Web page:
In the quiescent aftermath of the Scottish independence referendum two years ago, one major criticism was made. It does, however, seem forgotten today. Both David Cameron and Alex Salmond continually slammed each other for campaigns of scaremongering in the months leading up to the 2014 vote. Press outlets unleashed damning reports of both the Yes and No sides’ tactics, and many voters argued for a more fact-based approach in future. Surely this year’s EU referendum debate would be something more civilised.
Frustratingly enough, the past few weeks of dialogue between the remain and leave camps have failed to foster the clear and precise discussion for which the electorate increasingly yearns. Weeks of needless racial slurs from Vote Leave, deliberately provocative press spin, and crafty controversy from Michael Gove and Boris Johnson, as well as other prominent Eurosceptics have destroyed what might have been a sophisticated debate. As personality and press coverage become more important in the voting process, the electorate will vividly remember the pathetic playground tactics that have come from some of the most prominent MPs. The fact that our politicians have failed to present stimulating facts and figures in a straight-forward manner shows that the tenor of the UK’s political dialogue is set lower than ever.
The tone of the EU conversation is gravely worrying for the future of the UK’s political society. The ersatz debate has switched off vast numbers of voters, and has turned politics into a violent shoot-out with politicians hotly trading insults. Blatant scaremongering and carelessness has left a large proportion of the electorate uneducated and unable to make an informed vote. Last week, the head of the UK Statistics Authority rendered just one of the figures used by Vote Leave in relation to EU spending as inaccurate. One MPs’ report made similar conclusions, and today the campaign has backed down on claims in relation to EU energy spending. How can we trust such deceptive campaign tactics? For these reasons, it is devastating that several thousands of voters will inevitably give up this time, and fail to turn out on 23 June. Politicians are falling short of inspiring British citizens to take part politically, especially in such a crucial vote. Our political decision-makers will only be held less accountable unless debate becomes refined, a prospect which could seemingly thin our democracy.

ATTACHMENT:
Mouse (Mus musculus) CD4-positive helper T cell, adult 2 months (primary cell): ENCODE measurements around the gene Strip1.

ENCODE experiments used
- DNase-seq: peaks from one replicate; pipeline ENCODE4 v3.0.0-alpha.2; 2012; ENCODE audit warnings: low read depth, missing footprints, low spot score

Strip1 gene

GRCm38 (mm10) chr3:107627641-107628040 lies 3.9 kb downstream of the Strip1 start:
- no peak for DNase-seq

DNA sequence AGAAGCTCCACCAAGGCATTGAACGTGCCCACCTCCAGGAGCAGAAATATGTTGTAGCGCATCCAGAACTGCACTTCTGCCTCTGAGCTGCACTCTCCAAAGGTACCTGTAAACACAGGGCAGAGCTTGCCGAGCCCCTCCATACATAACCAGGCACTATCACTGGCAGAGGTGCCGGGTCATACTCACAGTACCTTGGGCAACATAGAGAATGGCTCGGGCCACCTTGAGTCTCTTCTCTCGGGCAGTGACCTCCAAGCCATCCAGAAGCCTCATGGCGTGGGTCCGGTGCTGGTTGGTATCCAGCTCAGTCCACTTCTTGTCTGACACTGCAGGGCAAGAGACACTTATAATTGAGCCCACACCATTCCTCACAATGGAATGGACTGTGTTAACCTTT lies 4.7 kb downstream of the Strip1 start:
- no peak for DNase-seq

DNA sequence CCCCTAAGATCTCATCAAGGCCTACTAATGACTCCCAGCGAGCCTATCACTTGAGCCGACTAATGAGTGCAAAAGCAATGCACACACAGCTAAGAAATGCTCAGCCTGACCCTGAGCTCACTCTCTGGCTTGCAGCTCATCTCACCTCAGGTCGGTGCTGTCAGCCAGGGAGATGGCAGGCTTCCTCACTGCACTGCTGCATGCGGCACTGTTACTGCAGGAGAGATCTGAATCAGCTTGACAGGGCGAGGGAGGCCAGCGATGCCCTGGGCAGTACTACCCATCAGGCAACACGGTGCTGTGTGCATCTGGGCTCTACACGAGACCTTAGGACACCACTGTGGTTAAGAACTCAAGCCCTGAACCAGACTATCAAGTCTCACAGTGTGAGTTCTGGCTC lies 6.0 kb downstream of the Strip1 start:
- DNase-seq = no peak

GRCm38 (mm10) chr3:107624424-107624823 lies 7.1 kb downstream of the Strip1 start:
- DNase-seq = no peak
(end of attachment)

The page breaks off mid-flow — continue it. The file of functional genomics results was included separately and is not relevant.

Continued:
The EU referendum campaign has been further plagued by tedious racial slurs – even from activists whom are becoming inspired by the controversial standpoint of Vote Leave. The activities of a handful of their supporters were condemned on social media yesterday after a questionable roadside billboard playing on an offensive German stereotype. Today, a campaign poster for Operation Black Vote was widely deemed racist. The plan to leave Europe was once a key to more political freedom and heightened national control. It seems, however, that the campaign for a vote to leave Europe is now based on other issues.
The recent weeks’ wagging of fingers and prodding of each other with insults like misbehaving schoolchildren may not only sacrifice a defeat against those campaigning for a Brexit, however. This approach of many is destroying the foundations of a quality political culture. The ten-week campaign is starkly showing that the biggest issue lies within the problematic and muddled UK Establishment. The fact that a notable rise in Euroscepticism in an array of political parties has recently materialised – namely Ukip and the Tories – and that many proponents of the leave campaign have advocated for the aforementioned controversial campaign tactics is something of concern. The disorderly and shameful methods used by both campaigns in the run-up to the June vote is highlighting why populism is becoming so successful, but is also seeing the politics of evil flourish. It is clear that this is what is leading to a decay in the quality of the UK’s political conversation.
Many of our elected representatives have seemingly failed the electorate, taking more time over the petty dirty work of politics instead of presenting straight-forward facts to the people. The EU campaign was the opportunity for more civilised and sophisticated politics, and an opportunity to build on the considerable rough-and-tumble of the Scottish referendum a couple of years ago.
But still our political culture is markedly degrading, proven by the quality of discussion over recent weeks. The most disheartening aspect is that the power to rejuvenate political debates lay in the hands of our politicians, and it is something they are choosing to ignore. Such a factually weak campaign with smear tactics at the core is degrading our democracy. With skewed statistics, deflection from the real issues, and childish taunting, in no way can many of the campaigning politicians claim to have run a constructive, informative campaign. Instead, our politicians have resorted to tiresome disputes with one another, chucking in many a hurtful jibe. Both the remain and leave campaigns have shown that they are unable to sustain a compelling atmosphere in relation to the 23 June referendum.
Such melodrama has only fuelled the chaos which currently riddles the UK’s political theatre, and has damaged the nation’s quality of politics in a plethora of ways. Next month’s referendum provided the perfect opportunity for a triumph over the politics of fear, and a growing, highly prejudiced sector of the hard right. Maybe this has proven that divisive, hurtful and more devious politics will become the norm. The juvenile dialogue of the European referendum campaign has becoming something of a spectator sport, rather than one in which all British citizens can fairly participate. Once again, our leaders’ poor performances have only halted chances of swift progression towards a brand new, better society – in this case, a reformed Europe that works for all.